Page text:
The court’s decision to let off Maria with 3 years’ term—which she has already spent in jail—and Emile with 10 years, stumped me to put it very mildly. The reasoning, from what I understood, was that it was a ‘crime of passion’ committed by Emile Jerome when he found his girlfriend Maria in a compromising situation with Neeraj. He apparently had no intention or premeditated plan to kill him. After the deed was done, Maria says that she was ‘pressurised’ to go buy tools and a bag at a nearby mall, which they later used to gruesomely cut up and burn Neeraj Grover.
Maria then landed up at a police station with Neeraj’s friend, as innocent as you please, to file a missing person’s complaint.
Maria has been given a 3 years’ sentence for ‘destruction of evidence’, it would seem, the said destruction of evidence being the act of cutting up the body and burning it. And Emile Jerome has been given 10 years because it was a crime of passion and he apparently did not mean to murder Neeraj.
The fact is, in this Neeraj Grover case, the judge seems to have taken into account ‘intention to commit a crime’ and though in Billy Budd’s case I strongly felt ‘intention’ should have been considered, in this case I feel such a ‘consideration’ has actually led to a dilution of justice. I feel shocked at the lightness with which a crime of such a disgusting magnitude has been dealt with. I feel shocked that Maria walks free today, that Emile will walk free after 7 years.
I do believe that an ‘intention’ to commit a crime should have a bearing in determining a person’s guilt and subsequent punishment. I also feel that when a crime is committed in the face of extreme provocation, it needs to be dealt with leniency. For example, if a woman who is being raped smashes a man’s head in that moment to defend herself, the woman certainly cannot be meted out a punishment for murder like any common murderer.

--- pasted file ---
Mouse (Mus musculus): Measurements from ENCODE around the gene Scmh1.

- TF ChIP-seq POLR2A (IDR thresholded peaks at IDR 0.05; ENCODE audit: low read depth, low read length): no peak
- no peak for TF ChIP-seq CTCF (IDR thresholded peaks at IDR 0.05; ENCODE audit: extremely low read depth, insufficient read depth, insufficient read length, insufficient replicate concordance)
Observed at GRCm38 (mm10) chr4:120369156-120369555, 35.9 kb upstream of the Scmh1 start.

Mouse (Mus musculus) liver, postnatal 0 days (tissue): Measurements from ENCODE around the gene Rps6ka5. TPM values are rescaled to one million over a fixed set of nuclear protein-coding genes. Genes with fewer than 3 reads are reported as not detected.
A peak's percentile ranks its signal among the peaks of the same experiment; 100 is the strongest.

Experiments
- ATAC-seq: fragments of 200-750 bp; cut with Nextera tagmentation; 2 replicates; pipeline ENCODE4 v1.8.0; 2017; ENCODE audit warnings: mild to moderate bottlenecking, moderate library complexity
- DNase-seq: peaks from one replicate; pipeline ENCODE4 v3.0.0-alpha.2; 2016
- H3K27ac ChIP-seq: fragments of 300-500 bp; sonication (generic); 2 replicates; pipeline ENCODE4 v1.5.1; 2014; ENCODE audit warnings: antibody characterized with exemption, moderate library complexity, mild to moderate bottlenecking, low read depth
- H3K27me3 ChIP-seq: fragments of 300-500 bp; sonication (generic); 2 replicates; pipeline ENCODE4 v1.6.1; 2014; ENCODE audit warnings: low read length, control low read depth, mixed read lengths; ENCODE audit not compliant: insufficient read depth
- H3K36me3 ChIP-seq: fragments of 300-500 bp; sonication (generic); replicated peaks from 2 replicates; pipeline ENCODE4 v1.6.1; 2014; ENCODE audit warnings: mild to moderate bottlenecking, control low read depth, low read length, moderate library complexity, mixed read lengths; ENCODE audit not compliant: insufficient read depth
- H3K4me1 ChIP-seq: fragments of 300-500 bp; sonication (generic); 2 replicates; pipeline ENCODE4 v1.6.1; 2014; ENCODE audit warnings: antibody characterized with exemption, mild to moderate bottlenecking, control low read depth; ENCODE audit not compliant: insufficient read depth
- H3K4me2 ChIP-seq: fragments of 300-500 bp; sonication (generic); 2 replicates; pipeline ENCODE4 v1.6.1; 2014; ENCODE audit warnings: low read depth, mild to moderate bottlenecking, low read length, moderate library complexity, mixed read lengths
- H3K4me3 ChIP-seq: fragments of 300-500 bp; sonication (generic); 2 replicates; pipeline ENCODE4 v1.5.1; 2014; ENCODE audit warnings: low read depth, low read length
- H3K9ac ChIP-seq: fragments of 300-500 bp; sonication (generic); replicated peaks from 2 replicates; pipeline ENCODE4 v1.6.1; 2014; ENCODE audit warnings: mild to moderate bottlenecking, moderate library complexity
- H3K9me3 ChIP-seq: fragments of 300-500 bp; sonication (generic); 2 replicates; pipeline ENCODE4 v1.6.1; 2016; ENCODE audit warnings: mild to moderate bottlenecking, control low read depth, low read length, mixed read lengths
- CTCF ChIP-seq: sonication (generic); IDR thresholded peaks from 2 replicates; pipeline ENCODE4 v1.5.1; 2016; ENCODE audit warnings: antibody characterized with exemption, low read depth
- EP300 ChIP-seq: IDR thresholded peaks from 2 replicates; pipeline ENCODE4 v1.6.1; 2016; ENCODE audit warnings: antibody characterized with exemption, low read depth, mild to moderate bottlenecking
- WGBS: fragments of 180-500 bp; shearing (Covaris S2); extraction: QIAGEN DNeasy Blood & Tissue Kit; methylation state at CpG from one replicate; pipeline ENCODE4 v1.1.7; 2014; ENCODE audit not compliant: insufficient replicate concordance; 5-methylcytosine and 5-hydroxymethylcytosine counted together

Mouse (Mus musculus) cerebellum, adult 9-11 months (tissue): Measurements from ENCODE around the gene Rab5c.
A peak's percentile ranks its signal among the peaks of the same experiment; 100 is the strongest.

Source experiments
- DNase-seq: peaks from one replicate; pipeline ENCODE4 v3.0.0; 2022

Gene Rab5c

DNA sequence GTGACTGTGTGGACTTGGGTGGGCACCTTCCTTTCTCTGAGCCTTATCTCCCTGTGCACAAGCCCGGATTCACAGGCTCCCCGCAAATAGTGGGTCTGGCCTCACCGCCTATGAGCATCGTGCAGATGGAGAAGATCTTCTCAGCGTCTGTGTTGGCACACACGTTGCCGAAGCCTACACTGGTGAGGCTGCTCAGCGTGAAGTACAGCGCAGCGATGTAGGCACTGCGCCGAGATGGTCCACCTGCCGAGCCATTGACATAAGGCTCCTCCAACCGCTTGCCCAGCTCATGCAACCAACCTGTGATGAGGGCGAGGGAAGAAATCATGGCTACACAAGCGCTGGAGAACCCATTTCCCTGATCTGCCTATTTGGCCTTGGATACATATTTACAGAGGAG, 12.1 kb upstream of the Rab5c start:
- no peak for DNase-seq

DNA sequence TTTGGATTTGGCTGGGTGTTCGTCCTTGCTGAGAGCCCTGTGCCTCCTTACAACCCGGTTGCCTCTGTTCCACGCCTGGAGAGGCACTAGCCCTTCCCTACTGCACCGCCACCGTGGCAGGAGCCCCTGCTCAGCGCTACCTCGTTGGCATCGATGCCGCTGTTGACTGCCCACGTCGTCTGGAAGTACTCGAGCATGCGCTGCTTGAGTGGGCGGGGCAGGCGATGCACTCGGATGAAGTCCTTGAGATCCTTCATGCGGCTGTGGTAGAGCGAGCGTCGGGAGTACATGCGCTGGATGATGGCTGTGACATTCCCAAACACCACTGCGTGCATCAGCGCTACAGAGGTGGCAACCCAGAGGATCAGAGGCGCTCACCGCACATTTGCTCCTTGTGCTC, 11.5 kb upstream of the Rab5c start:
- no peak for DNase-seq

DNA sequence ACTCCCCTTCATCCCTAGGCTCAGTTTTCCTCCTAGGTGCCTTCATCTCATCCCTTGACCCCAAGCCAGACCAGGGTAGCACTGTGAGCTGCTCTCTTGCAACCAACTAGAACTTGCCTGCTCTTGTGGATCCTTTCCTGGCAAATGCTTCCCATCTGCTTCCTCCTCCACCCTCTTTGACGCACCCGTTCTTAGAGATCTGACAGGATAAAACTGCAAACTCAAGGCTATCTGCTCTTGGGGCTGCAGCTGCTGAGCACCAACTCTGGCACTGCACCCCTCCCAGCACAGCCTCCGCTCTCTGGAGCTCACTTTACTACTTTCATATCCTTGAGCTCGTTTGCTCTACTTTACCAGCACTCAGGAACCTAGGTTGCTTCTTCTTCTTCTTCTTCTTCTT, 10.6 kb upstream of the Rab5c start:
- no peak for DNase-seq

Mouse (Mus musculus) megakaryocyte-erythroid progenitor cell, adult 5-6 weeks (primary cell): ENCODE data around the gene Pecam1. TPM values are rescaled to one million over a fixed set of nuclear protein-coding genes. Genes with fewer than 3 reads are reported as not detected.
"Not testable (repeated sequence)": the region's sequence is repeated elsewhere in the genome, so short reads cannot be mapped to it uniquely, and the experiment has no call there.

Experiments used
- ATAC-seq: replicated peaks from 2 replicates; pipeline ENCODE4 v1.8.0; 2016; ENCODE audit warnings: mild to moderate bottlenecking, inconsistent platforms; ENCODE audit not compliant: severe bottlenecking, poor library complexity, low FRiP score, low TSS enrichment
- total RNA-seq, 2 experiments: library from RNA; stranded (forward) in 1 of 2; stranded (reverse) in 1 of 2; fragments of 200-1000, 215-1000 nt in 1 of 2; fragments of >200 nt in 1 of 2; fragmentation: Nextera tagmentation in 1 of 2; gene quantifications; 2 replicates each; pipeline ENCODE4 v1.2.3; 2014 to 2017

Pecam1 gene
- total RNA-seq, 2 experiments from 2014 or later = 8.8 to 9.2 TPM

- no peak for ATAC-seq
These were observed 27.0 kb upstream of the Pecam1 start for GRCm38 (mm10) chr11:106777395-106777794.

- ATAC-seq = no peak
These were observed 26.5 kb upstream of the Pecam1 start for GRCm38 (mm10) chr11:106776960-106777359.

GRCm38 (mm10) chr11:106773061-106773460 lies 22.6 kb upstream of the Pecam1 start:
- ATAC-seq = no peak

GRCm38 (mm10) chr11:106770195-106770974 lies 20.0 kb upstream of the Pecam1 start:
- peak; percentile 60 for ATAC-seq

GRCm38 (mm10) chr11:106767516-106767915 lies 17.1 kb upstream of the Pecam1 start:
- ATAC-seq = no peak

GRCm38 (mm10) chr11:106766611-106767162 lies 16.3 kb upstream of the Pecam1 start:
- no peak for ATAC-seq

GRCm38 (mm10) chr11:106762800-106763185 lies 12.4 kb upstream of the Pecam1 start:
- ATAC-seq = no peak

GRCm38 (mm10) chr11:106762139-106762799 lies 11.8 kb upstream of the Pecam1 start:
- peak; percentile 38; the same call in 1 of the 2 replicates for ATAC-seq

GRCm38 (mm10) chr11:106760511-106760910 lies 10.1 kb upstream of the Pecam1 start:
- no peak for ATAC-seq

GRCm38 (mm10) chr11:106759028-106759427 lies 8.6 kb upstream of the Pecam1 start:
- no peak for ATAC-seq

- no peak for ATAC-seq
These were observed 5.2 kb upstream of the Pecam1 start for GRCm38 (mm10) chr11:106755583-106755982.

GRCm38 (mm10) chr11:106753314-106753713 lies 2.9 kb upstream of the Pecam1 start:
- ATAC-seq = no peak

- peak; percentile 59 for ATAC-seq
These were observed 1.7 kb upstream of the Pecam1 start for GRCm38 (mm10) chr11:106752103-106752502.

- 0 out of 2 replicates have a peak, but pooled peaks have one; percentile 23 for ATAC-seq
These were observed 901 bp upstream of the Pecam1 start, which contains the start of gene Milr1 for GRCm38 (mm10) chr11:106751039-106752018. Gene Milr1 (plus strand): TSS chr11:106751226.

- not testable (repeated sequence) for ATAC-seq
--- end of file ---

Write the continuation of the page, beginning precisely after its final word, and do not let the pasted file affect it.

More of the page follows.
But, in the Neeraj murder case, could we say Emile acted in the face of extreme provocation, which the phrase ‘crime of passion’ would suggest? It is at once a tricky question because what’s extreme provocation for me may be mild for you. It can be argued that it was extremely provoking for him to see his girlfriend in a compromising situation with another man in her house in the wee hours of the night (it is another matter that the said girlfriend was definitely not acting against her will). Even if we grant him ‘provocation’, what sets this case totally apart for me, and what makes me absolutely unsympathetic towards viewing it as a simple ‘crime of passion’, is what happened ‘after’ the crime was committed.
The brutal, inhuman, degrading, disgusting, horrifying abuse of Neeraj’s corpse, just after the murder was committed, suggests in one word ‘cold bloodedness’—to get intimate with each other after the gruesome deed is done, to go to a mall and buy a weapon for destruction, to cut the body into pieces, to put them in a bag, take it to a jungle and burn it—does this suggest the act of a person who committed a crime in a moment of passion? does this suggest intrinsic innocence gone wrong? does this suggest basic goodness with no intention towards evil or crime? Yes, Neeraj was a dead man already when they mutilated him, but is it a ‘technical’ difference? The moment he was murdered, did a living, breathing man suddenly become nothing more than a piece of ‘evidence’, which the two ‘destroyed’? The intention towards the ‘body’ of this man is not the same as the intention towards a ‘living’ man? The cold bloodedness that is required to kill cannot be established towards the ‘living’ man but what does it show if not cold bloodedness that could actually make them commit what they did later? And, for this horrendous act, Maria walks free today and Jerome will after 7?
Had it been another Billy Budd story, Neeraj Grover’s murderers would have to die without question because the act of taking away a life was committed, whether intentional or not… The utter callousness with which such life was taken, with which such life was destroyed, cannot be equated with innocence that acted in the face of grim provocation or extreme passion. I don’t believe in an eye for an eye… but neither can I come to grips with the fact that I am living in a society and in the ambit of a judiciary where a life means so very little… where the dead deserve so very little… Billy Budd’s imaginary story suddenly seems a lot less heart rending, compared with the real world alternative…